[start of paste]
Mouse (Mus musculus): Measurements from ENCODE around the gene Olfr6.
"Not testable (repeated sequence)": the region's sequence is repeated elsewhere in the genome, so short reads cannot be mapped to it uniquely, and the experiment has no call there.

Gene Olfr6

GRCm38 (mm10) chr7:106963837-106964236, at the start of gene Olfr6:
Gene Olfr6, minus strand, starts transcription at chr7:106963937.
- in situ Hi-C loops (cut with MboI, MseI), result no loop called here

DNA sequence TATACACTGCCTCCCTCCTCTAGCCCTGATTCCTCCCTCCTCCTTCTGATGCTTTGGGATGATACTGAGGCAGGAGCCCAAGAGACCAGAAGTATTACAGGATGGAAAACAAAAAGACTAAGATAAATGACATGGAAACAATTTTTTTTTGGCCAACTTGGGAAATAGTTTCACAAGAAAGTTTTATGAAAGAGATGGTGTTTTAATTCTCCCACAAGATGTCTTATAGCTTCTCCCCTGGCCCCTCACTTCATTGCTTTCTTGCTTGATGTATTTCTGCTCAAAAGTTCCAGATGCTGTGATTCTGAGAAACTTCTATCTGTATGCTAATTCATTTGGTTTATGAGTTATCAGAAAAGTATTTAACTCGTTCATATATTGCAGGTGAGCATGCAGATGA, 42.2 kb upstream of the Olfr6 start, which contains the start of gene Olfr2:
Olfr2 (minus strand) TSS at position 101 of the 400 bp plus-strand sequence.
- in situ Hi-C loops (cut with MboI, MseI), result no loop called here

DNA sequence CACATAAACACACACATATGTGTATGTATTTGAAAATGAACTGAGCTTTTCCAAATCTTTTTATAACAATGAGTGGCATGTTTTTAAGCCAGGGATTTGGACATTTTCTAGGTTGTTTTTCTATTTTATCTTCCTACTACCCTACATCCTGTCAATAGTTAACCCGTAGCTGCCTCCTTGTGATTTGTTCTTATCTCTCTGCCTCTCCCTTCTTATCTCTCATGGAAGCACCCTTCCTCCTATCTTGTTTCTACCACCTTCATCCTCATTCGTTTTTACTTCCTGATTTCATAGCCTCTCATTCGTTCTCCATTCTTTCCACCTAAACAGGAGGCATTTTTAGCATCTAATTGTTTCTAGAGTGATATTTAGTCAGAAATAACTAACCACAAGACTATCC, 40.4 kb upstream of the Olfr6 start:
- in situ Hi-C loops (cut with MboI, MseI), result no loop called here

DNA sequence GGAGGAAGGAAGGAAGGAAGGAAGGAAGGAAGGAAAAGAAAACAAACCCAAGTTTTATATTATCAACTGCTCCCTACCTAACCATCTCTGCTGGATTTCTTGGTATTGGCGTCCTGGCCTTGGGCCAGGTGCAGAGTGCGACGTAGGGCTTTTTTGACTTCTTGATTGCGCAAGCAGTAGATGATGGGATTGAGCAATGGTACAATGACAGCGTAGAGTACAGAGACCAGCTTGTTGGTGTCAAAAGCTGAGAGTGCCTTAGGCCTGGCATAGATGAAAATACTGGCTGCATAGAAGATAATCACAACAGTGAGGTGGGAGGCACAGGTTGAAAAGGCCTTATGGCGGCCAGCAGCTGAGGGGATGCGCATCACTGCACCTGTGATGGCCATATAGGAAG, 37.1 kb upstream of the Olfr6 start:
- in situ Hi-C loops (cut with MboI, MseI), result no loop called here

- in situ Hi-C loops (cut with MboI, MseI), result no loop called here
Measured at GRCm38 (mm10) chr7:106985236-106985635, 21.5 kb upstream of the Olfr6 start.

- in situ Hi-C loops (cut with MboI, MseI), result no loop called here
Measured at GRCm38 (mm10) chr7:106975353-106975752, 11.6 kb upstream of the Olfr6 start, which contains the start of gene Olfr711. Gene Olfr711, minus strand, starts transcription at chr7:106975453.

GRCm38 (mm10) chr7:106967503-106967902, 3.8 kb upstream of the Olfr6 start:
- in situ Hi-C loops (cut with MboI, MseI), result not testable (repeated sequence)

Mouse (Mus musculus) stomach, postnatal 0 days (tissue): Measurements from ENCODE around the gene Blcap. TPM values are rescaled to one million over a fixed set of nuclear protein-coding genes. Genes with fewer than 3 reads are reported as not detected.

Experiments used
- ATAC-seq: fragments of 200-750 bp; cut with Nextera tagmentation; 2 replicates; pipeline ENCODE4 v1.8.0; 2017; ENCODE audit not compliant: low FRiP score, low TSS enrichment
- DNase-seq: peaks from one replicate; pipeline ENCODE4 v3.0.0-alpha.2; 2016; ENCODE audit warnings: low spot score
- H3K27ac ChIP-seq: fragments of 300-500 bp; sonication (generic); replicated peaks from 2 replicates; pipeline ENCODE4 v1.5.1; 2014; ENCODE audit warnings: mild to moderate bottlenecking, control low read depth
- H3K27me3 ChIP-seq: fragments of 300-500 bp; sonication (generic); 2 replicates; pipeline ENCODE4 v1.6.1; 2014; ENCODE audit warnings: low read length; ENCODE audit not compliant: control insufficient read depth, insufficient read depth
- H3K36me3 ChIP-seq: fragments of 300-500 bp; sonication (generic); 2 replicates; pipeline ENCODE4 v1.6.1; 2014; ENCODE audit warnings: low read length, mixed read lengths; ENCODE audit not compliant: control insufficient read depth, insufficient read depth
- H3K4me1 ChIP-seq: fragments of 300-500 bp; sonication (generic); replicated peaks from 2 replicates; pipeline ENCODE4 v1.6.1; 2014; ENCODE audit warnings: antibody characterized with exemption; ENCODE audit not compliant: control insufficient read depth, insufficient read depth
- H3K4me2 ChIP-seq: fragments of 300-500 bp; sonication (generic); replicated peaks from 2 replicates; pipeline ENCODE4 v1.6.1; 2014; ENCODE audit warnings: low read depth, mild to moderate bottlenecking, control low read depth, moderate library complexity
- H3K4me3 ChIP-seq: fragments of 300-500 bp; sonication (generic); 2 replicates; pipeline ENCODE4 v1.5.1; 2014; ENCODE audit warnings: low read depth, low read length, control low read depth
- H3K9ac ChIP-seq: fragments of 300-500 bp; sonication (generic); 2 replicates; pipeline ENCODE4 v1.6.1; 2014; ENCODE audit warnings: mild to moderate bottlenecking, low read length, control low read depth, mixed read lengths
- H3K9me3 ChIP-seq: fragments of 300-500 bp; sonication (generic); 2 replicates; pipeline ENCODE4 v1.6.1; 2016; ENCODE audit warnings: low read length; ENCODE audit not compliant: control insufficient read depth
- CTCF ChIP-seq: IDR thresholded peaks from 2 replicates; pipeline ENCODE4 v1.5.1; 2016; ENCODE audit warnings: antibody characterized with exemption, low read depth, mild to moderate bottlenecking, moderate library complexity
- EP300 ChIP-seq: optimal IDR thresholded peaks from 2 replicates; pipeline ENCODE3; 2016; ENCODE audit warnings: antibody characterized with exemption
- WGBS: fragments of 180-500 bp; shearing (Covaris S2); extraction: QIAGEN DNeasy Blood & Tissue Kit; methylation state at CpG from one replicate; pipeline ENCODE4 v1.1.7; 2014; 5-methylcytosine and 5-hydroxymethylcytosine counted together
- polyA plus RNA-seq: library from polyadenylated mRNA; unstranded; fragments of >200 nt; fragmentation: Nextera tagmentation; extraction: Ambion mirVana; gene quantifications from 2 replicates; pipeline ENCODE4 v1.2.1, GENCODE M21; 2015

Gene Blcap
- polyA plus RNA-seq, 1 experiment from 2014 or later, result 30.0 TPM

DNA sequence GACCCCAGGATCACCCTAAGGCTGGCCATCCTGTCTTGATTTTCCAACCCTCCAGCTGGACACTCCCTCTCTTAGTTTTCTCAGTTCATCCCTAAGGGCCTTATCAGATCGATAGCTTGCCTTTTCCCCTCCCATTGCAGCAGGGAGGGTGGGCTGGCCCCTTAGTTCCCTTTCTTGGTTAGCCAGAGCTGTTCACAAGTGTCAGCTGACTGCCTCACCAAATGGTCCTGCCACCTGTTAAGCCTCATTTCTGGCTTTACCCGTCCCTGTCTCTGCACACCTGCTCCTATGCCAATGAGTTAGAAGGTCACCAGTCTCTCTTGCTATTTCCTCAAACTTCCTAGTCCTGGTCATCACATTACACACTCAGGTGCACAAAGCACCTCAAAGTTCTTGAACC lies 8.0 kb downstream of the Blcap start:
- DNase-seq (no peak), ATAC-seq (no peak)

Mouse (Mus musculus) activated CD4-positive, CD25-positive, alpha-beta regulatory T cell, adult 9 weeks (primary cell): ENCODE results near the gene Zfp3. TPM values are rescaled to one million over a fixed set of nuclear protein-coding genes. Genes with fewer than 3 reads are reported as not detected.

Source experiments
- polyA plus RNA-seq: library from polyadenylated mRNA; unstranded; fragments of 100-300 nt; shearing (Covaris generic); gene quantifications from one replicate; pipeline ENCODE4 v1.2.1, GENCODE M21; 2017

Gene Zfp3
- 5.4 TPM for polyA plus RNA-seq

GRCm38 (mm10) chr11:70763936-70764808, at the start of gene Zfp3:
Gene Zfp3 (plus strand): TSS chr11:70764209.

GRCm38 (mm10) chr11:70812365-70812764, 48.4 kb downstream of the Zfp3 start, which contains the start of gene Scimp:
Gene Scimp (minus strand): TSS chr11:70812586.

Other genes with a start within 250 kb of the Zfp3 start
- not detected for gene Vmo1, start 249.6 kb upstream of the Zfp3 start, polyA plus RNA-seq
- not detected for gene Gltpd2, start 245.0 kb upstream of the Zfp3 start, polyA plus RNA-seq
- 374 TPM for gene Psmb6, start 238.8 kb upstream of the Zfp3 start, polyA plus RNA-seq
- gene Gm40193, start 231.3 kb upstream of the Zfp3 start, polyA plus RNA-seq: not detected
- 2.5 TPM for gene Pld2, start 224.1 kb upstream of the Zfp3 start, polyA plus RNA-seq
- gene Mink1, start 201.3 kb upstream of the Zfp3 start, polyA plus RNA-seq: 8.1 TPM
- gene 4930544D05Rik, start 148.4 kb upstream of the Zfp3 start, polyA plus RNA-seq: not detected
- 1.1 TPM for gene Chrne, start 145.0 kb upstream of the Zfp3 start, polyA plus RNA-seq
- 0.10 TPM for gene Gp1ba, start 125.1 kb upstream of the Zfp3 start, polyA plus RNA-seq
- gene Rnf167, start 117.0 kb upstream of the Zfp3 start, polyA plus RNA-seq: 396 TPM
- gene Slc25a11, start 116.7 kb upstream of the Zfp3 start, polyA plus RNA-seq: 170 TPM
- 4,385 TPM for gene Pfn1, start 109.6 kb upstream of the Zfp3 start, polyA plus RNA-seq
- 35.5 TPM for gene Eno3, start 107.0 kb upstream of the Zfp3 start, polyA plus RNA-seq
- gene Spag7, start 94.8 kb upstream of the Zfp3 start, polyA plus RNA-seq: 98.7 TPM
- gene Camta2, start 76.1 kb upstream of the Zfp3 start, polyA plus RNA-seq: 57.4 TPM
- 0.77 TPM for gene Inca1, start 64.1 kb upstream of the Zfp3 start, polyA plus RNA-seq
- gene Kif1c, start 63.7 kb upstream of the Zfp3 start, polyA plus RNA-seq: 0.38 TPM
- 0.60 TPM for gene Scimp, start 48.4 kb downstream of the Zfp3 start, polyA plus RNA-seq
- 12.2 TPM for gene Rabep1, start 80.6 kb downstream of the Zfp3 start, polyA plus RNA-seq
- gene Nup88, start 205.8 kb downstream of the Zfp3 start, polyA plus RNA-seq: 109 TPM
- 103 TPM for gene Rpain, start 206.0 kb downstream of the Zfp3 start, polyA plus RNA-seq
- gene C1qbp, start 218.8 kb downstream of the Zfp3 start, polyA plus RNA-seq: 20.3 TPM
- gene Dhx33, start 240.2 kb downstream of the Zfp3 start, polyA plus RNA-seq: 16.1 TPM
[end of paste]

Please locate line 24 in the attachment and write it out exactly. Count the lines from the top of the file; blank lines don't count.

- H3K27ac ChIP-seq: fragments of 300-500 bp; sonication (generic); replicated peaks from 2 replicates; pipeline ENCODE4 v1.5.1; 2014; ENCODE audit warnings: mild to moderate bottlenecking, control low read depth